The disadvantage to using the UpdatePanel method is that it invokes the Page_Load event (and other page processing events as well).

This could be a huge problem depending on what you are doing in the page events.

# June 12, 2009 5:37 PM

Elbaz said:

it sounds very good solution.

# June 26, 2009 11:54 AM

raghav_khunger said:

Hi,Steve

That is great!.Helpful

# July 4, 2009 2:57 PM

Ed said:

Found that useful. Thanks.

# August 6, 2009 2:40 PM

Anuj Tripathi said:

That is excellent !!!

# March 8, 2010 7:28 AM

abu hamzah said:

Looks promising... is there a way to convert jquery and ajax?

# April 20, 2010 10:18 PM

SGWellens said:

"Looks promising... is there a way to convert jquery and ajax?"

I see no advantage in making it dependent on an outside library.

Note: And I like jQuery.

# April 20, 2010 11:21 PM

SGWellens said:

"This is not a scalable solution, imagine many users are hitting the server just to keep their session alive!!!"

First, if the server can't handle 1 ping every 19 minutes, you are already in trouble.

The jQuery solution is nice but does have some drawbacks:  

If the user clicks the nag screen each time it appears, you are manually pinging the server which is the exact same problem as your initial complaint.

If the user is getting coffee when the nag screen appears, the session and the user's work. will be lost.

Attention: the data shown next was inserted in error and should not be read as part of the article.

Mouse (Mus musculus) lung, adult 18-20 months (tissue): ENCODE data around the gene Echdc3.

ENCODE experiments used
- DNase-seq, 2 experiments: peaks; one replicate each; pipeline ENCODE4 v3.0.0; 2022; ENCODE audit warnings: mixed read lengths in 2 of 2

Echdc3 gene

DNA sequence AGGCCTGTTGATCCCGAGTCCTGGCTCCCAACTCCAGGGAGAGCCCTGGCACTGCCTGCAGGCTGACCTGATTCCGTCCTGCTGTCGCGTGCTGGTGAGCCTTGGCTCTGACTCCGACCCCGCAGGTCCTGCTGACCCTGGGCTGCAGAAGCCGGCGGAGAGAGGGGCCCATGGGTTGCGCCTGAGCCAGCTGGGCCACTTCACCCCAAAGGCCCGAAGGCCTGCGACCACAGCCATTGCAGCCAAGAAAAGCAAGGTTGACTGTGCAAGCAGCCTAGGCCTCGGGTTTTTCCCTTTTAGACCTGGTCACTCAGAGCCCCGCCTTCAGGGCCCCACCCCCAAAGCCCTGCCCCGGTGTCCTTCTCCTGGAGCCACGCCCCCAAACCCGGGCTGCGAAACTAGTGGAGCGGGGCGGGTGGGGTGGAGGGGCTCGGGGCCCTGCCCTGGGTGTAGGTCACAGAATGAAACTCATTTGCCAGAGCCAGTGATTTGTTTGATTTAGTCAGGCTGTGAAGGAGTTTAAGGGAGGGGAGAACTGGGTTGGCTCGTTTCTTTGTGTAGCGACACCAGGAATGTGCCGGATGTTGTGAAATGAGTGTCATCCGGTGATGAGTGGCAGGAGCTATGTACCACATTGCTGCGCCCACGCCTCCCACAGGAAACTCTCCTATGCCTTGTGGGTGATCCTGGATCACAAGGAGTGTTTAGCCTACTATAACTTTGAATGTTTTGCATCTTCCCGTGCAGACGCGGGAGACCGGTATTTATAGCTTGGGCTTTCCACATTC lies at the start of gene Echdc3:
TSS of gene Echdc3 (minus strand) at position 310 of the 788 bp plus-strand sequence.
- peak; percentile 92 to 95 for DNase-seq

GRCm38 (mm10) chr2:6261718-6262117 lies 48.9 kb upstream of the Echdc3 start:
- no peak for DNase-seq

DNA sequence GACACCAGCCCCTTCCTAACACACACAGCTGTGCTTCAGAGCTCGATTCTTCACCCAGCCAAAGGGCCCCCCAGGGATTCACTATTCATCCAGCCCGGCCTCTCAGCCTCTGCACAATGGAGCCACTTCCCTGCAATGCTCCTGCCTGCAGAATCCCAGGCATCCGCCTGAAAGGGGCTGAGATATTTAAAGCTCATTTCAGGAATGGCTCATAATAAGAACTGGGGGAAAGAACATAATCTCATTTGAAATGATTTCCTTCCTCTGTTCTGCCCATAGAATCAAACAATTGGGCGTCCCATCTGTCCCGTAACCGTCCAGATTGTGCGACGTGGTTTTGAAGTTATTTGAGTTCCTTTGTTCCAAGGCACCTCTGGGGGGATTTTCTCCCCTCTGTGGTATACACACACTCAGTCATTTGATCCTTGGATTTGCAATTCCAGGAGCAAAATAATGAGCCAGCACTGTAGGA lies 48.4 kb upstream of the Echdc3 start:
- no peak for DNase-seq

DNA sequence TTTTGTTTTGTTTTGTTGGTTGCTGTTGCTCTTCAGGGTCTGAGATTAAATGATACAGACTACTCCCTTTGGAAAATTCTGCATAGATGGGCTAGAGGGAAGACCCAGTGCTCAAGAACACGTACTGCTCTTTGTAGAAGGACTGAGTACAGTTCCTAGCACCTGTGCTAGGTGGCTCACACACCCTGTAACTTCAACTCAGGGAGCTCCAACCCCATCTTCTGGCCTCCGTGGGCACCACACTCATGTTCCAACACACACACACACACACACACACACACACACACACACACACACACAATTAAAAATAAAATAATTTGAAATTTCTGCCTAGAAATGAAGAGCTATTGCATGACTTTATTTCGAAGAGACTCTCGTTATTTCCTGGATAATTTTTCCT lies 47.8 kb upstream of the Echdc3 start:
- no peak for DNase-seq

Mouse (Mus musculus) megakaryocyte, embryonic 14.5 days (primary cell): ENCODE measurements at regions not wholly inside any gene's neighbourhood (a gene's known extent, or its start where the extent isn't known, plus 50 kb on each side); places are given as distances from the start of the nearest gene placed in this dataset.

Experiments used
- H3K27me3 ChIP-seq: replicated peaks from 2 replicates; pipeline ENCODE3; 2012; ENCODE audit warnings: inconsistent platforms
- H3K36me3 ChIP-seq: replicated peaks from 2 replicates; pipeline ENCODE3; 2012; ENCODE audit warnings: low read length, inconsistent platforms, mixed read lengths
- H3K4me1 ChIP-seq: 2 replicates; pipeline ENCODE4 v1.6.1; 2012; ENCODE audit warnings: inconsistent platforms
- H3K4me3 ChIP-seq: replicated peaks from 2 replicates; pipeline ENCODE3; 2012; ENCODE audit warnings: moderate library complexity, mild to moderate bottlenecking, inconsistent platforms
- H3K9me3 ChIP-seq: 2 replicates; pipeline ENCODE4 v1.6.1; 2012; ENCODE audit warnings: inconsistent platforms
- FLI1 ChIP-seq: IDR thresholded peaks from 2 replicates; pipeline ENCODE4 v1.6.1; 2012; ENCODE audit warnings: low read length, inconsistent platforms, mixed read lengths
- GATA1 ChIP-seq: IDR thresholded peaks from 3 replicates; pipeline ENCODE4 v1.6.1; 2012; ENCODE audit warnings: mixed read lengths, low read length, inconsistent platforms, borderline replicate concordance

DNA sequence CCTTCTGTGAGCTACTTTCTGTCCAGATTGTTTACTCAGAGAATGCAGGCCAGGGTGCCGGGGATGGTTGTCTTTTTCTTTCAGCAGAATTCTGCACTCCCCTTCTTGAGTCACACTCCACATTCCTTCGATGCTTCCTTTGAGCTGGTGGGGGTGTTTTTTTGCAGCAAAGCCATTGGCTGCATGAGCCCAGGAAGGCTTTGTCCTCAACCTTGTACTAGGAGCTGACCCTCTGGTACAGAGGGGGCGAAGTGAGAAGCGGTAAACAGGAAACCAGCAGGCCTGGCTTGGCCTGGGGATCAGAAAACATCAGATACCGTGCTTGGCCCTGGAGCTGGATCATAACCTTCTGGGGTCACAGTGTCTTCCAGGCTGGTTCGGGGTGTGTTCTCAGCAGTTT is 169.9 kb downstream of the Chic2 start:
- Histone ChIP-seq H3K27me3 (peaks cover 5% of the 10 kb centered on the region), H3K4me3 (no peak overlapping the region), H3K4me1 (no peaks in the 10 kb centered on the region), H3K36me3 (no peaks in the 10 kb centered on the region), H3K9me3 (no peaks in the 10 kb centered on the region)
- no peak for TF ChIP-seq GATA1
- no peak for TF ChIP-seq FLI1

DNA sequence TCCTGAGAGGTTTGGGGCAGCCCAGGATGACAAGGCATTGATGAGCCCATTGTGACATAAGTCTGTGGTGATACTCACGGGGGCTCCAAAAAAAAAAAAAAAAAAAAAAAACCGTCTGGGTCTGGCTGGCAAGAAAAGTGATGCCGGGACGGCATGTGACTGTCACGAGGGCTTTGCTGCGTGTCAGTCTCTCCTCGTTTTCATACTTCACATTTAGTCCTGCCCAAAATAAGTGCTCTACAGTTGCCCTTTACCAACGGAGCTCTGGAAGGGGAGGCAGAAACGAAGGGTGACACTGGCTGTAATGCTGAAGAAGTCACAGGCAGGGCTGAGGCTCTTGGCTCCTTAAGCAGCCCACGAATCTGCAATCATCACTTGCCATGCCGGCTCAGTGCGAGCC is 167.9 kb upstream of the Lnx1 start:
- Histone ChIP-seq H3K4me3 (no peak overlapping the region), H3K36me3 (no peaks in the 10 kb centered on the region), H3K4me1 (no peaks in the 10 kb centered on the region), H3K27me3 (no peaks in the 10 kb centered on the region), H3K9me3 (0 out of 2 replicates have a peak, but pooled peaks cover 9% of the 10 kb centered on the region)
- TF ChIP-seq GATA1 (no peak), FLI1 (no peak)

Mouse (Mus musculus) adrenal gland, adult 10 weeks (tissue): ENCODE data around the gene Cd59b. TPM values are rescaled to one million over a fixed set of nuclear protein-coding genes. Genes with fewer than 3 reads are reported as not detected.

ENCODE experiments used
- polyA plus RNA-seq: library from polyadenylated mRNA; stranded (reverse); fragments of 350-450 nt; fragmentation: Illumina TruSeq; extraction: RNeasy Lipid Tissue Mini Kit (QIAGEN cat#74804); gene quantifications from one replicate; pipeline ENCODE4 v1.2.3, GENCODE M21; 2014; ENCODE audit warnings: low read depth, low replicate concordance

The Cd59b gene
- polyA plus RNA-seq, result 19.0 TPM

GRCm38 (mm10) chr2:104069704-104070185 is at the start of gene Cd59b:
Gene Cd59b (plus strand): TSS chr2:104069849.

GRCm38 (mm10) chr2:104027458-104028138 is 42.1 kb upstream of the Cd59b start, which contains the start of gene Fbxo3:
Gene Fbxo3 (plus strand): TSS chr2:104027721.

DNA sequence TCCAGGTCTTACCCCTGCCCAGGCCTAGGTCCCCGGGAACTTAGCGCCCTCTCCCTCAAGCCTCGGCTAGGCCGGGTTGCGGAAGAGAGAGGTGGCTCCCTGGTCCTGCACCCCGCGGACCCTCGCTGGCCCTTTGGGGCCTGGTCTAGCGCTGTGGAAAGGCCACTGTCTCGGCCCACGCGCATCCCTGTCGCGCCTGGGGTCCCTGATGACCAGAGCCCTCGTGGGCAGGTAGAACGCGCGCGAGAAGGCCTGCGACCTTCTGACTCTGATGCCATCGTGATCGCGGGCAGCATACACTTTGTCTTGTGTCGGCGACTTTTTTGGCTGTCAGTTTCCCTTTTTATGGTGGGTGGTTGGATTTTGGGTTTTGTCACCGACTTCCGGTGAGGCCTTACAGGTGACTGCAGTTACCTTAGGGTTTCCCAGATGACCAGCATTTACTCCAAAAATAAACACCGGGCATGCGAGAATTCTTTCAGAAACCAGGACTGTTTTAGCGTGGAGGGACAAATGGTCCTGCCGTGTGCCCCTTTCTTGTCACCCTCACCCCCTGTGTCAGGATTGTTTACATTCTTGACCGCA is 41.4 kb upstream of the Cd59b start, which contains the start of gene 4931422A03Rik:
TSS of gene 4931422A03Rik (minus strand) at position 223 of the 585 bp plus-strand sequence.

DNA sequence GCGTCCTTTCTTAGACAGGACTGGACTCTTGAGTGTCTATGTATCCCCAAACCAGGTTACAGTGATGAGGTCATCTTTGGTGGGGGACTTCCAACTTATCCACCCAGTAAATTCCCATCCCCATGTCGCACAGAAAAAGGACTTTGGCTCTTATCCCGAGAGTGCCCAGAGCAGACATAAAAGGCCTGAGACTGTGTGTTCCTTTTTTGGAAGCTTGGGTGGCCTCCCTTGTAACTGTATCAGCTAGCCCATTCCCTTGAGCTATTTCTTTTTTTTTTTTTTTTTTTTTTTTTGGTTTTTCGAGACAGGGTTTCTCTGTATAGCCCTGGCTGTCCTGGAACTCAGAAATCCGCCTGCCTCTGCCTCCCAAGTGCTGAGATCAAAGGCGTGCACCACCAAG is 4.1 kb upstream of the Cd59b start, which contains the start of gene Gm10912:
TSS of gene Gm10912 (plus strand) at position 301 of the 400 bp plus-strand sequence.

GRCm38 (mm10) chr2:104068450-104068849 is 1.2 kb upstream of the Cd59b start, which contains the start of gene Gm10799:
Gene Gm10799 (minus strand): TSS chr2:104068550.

Some people don't like nag screens.  And they have a tendency to popup at inopportune times.

Still, it's a nice control and I can see people using it.

# September 20, 2010 9:44 PM

saxxxon said:

seems nice to me. we can update it via noting the load on server. if it is overloaded then timer can be set to some bigger value ....

# October 1, 2010 3:49 AM

Kaban said:

Hey man, nice post!

i have a question though!

what is MiscUtilities

and how can I add it to the code?

Thanks

# March 4, 2011 12:28 PM

SGWellens said:

>> what is MiscUtilities

It's just a static class I use to hold several static utility functions.  You could create your own (with any name).

# March 4, 2011 12:41 PM

Shannon said:

Thanks for the post!  One question though...

What's the best way to implement this using master pages?  I've read that in the page load event of the content pages, I need to wire up the onLoad of the master page but upon doing so I still get PageMethods is not defined errors.

# May 4, 2012 2:54 PM

SGWellens said:

You should post questions on the http://forums.asp.net/ web site or  http://stackoverflow.com

# May 4, 2012 5:29 PM